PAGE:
The point of the exercise is to question your behavior if you were to encounter a true feral cat - and known to be such. But, nonetheless a cat.
Up near our summer house (north-central PA) we are adjacent to a fairly large state game land. There are several walking trails, and during the non-hunting months, we sometimes take the dogs on long rambles on early mornings as we see the most then. One day, we came heard some meowing and thought we came across a lost kitten, or several. Not even a little bit. We walked around for an hour looking, with the dogs on their leashes (they love cats, by the way) That was about eight years ago. Today, there are still cats up there, but we have yet to actually lay eyes on one - but for one fleeting view, that first time. These last couple of years we have stopped these walks during the summer as the deer population has exploded, along with the associated ticks.
This is what I mean by a true feral. These are not, nor will they ever be cute little housepets, and to force them into permanent kittenhood does them no favors. Alley cats, strays, lost cats, all these are fair game for 'rescue', and I have done my share of that. But after perhaps 3 or 4 generations with no human contact, any cat of that nature has no need for humans. We do not have wild domestic cat analogs in North America, so there is no direct comparison. But, by the he same token, would you attempt to domesticate a lynx?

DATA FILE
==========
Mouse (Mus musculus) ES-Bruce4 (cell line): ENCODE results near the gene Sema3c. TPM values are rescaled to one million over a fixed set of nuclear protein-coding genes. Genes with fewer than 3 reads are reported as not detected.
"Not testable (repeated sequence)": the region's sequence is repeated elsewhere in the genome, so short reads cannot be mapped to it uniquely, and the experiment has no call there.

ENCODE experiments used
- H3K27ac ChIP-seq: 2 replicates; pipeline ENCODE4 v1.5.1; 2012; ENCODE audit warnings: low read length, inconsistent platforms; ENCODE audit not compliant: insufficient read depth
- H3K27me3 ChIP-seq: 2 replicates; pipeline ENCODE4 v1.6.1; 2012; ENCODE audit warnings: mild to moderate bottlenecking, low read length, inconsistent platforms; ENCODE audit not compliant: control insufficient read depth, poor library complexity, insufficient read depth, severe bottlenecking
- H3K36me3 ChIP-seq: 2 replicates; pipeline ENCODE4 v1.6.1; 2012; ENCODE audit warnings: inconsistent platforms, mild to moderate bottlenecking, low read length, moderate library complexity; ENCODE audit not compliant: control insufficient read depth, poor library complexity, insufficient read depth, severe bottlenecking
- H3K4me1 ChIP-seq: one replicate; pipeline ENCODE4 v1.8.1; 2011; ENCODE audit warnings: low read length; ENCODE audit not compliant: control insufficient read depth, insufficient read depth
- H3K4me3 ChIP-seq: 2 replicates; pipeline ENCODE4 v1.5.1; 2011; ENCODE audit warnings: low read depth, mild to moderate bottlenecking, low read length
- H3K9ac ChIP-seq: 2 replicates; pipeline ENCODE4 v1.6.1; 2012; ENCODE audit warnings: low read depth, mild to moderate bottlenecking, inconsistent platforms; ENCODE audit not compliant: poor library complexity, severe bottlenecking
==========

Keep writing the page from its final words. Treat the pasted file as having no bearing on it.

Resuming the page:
We spent several years living and working in the Middle East, and learned a great deal about cultures and attitudes in the area. And we did venture out into the countryside more than most Westerners, and so experienced some interesting encounters. We learned to drink cardamom coffee in vast quantities, to always carry honey or sugar - just two small things of many.
Melrose Park, PA